The humble Whiteboard is an import element for capturing product design ideas quickly, organically, naturally. In this article, a few true-life stories, and observations on how the wide-open medium drives flexible creativity.
I’ve written about the Lean Startup methodology, and talk a lot about it internally and externally. It has proven valuable many times, as a way for a business unit to slowly, gently get into the IoT game; building MVP-style Proof of Concept mobile apps, web pages, and machine learning models to help illustrate our product ideas. But the process is not all fun and games …
Wait, actually, it’s a ton of fun – what am I saying?
The product teams I work with are having great time going through this journey, taking really sharp engineers & product managers to intellectual & technical places they haven’t been before. The early meetings are important – especially as we dive into some of the concepts. Sure, the 5-step framework helps to get the conversation going, but we quickly get to specifics about this company’s markets, products, customers, and competitors – it’s always subtle and complex, repeating patterns from other projects, other businesses, while always coming up with unique insights, challenges, and opportunities.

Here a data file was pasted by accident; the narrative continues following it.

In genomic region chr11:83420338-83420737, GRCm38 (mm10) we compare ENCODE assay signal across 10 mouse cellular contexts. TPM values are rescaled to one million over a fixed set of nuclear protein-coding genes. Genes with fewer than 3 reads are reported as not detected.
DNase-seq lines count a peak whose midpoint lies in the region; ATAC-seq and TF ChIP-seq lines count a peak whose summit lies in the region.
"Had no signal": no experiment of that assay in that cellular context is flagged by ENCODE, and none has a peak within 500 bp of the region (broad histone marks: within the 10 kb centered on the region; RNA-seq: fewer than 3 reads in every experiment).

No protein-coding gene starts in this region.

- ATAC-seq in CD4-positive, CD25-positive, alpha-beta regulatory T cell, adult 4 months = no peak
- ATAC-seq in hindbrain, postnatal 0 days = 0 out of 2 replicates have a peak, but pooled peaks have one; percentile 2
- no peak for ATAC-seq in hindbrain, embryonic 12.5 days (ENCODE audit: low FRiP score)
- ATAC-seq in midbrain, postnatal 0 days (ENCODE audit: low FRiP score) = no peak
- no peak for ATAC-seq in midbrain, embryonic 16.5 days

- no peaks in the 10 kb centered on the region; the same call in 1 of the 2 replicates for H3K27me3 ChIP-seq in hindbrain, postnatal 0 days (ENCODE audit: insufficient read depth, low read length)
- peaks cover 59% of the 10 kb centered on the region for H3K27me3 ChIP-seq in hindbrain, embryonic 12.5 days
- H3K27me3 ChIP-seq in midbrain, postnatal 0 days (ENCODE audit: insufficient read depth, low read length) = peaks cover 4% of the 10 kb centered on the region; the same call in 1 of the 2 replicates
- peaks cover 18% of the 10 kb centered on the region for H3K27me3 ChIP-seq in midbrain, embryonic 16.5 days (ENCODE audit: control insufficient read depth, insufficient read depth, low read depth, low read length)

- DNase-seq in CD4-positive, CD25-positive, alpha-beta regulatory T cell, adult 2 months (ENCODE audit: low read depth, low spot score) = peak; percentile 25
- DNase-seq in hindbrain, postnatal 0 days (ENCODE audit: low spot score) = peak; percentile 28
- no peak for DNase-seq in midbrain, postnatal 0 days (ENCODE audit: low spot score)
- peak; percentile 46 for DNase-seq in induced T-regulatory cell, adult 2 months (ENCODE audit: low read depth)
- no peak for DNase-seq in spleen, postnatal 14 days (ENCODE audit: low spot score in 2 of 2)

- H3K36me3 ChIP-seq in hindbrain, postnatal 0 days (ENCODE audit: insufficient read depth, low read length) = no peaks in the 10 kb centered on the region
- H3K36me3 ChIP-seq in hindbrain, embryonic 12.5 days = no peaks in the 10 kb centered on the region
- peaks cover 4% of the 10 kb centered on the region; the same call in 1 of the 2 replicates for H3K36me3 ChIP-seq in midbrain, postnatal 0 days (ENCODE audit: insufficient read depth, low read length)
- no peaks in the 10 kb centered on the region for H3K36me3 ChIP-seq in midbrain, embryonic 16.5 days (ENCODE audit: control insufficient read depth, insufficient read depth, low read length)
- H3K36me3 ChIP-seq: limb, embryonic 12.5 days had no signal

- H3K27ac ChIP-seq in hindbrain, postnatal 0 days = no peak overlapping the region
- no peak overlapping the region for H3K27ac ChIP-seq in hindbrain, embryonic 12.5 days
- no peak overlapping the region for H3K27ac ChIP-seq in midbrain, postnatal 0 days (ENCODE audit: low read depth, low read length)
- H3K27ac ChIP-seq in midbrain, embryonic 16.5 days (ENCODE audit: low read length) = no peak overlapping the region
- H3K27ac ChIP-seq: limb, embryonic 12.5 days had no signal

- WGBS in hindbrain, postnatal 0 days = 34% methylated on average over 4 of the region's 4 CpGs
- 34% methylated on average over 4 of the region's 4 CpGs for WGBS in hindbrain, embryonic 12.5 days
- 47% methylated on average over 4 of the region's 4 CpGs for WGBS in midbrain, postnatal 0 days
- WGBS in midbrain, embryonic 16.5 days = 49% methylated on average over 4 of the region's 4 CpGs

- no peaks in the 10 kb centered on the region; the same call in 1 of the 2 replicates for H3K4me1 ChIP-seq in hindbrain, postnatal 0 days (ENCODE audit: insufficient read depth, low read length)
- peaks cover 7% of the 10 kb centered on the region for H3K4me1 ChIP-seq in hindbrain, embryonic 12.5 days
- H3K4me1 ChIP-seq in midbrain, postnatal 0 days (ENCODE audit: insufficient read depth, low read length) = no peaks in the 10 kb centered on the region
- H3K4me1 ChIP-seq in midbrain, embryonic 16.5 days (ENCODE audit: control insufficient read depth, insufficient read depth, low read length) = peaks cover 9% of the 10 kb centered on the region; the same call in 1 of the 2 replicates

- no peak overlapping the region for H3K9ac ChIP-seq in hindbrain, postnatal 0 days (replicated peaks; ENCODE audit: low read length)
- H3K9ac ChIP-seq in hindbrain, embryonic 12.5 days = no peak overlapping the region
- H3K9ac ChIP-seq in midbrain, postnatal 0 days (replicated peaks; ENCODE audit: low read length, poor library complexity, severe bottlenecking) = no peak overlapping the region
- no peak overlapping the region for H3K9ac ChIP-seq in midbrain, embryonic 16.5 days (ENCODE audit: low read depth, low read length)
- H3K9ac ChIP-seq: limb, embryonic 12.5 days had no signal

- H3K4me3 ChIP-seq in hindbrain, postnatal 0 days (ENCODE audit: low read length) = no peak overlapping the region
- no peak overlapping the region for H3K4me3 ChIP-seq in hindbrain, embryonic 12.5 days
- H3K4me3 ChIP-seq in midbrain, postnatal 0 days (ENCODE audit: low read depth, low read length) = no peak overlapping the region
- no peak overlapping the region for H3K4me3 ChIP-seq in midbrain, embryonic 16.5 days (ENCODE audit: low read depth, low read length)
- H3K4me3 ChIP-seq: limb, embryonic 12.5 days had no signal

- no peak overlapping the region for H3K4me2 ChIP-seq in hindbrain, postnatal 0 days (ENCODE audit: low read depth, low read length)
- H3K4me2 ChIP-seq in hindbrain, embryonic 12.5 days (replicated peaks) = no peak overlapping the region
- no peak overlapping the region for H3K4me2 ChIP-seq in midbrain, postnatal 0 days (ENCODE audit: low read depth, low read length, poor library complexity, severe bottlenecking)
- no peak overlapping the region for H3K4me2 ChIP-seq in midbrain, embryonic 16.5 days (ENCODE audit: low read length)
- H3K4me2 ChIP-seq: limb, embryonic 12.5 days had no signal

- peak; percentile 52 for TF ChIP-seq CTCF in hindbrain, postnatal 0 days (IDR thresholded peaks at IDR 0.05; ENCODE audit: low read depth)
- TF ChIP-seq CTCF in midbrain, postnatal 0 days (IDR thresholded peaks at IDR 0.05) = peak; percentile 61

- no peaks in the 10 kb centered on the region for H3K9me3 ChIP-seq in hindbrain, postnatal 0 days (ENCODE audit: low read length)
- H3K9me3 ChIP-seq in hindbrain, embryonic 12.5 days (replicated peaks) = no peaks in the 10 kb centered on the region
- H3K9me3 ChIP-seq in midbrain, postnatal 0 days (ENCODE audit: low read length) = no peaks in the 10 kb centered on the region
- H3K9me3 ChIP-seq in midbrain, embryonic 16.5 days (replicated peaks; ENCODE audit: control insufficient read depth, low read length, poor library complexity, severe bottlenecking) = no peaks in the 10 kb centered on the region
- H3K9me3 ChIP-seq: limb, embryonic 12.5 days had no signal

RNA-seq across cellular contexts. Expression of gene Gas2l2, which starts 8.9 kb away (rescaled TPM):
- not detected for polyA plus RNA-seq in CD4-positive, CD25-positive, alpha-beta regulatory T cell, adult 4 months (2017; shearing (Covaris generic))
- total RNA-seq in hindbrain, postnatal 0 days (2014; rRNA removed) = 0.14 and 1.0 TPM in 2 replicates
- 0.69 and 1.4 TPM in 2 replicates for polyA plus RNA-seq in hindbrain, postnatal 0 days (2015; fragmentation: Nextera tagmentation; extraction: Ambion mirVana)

Where does the conversation always lead? Why, to the white board, of course. And this is where the app design / process design gets going. Those fancy design houses will take a few weeks with process mapping and screen/flow wireframes, mocking up pages and slide decks that will give you a feel for what this MVP will show our early adopters. But we move quicker than that – clear off a space on your white board and start sketching – right now!
I call this whiteboard wireframing – sketch a screen on the board and starting throwing up different elements to see what sticks. Here’s an example …
… with UI objects, data elements, etc. The idea storming is great – elements of style and graphic conventions (colors, shapes, etc.) are made up on the spot. People quickly get used to the method, and walk up to the board, grabbing different markers because they get the patterns and meanings, and want to add more. When time is up and the meeting needs to finish – take a picture, and voila – version 1.
We never stop there – as we engage with external partners and internal teams, scoping projects to build MVP versions of these brainstorms, we will create paper versions of the screen mockups using Excel or PowerPoint. Whiteboard Wireframes have a limited life, jogging your memory as you capture specifications from the free-wheeling meeting within the first few days. As these pictures age, they become Rorshach tests for the team, as they wrap their brains around the details as they add information to our products.
We are slowly publishing these pictures on our internal collaboration space; not sure why, maybe just some post-modern art for the tech set. You never know what sparks creativity …
7 December, 2015